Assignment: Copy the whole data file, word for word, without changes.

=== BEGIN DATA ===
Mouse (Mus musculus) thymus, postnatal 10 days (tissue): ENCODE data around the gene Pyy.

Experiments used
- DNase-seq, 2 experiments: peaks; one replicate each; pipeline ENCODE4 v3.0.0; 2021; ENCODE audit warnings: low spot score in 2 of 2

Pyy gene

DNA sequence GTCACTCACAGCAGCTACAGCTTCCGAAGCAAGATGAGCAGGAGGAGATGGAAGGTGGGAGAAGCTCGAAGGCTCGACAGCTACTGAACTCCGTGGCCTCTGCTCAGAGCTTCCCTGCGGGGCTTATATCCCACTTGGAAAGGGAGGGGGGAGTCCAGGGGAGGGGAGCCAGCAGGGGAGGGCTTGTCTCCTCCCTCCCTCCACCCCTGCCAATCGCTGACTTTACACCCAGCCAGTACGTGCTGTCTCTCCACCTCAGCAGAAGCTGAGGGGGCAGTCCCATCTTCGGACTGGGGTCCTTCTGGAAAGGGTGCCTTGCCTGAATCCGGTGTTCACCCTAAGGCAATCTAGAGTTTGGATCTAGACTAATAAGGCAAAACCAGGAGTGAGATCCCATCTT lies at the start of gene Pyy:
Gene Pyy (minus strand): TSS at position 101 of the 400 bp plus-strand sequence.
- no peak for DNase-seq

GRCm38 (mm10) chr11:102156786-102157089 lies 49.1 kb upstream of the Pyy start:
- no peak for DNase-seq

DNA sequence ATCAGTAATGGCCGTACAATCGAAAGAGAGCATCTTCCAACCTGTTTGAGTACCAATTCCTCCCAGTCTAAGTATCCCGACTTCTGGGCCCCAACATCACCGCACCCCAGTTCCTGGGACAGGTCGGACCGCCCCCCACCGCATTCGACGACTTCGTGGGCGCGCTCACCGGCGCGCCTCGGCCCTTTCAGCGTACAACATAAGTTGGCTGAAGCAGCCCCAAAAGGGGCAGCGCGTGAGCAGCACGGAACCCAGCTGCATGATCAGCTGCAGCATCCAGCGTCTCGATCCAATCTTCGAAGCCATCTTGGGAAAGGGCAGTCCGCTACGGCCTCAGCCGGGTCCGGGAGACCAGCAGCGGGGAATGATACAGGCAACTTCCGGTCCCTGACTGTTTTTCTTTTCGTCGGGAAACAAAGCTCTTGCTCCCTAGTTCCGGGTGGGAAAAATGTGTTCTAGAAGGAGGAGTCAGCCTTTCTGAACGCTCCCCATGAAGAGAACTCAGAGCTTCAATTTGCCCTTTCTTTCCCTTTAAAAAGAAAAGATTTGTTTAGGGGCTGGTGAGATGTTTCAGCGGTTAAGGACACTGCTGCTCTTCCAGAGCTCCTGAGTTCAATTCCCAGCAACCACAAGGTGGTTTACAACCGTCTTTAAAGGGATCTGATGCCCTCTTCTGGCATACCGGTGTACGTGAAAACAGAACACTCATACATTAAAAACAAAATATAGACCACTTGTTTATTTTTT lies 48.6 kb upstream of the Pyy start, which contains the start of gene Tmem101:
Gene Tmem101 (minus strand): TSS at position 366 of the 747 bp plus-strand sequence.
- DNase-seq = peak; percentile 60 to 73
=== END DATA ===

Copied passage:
Mouse (Mus musculus) thymus, postnatal 10 days (tissue): ENCODE data around the gene Pyy.

Experiments used
- DNase-seq, 2 experiments: peaks; one replicate each; pipeline ENCODE4 v3.0.0; 2021; ENCODE audit warnings: low spot score in 2 of 2

Pyy gene

DNA sequence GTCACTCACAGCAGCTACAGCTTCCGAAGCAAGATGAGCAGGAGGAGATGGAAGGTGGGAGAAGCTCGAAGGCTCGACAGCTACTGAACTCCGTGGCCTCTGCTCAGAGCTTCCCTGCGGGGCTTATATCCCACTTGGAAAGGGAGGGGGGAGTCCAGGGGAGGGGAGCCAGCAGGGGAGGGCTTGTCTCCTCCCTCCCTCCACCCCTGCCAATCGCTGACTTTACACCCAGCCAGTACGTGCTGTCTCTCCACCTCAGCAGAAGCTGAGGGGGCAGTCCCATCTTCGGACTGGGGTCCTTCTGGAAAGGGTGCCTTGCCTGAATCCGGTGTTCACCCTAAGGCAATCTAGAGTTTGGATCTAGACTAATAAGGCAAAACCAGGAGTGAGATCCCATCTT lies at the start of gene Pyy:
Gene Pyy (minus strand): TSS at position 101 of the 400 bp plus-strand sequence.
- no peak for DNase-seq

GRCm38 (mm10) chr11:102156786-102157089 lies 49.1 kb upstream of the Pyy start:
- no peak for DNase-seq

DNA sequence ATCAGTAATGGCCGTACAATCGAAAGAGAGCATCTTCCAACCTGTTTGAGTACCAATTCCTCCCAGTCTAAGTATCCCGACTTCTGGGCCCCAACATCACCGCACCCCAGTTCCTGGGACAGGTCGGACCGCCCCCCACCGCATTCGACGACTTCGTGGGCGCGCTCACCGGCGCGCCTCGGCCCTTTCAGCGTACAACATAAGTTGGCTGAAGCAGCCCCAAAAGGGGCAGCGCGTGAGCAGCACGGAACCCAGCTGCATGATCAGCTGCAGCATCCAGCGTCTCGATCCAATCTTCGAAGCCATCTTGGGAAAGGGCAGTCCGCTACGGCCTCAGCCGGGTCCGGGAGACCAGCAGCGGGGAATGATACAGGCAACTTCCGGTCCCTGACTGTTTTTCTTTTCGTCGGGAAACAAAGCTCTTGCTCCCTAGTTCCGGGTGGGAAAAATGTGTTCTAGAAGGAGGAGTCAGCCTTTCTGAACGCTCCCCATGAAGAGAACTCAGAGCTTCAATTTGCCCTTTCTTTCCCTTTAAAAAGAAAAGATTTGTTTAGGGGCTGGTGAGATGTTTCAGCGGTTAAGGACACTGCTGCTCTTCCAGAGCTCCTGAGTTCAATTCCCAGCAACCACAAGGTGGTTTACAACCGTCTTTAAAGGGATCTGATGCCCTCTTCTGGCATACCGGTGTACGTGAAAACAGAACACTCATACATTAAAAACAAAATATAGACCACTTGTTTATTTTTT lies 48.6 kb upstream of the Pyy start, which contains the start of gene Tmem101:
Gene Tmem101 (minus strand): TSS at position 366 of the 747 bp plus-strand sequence.
- DNase-seq = peak; percentile 60 to 73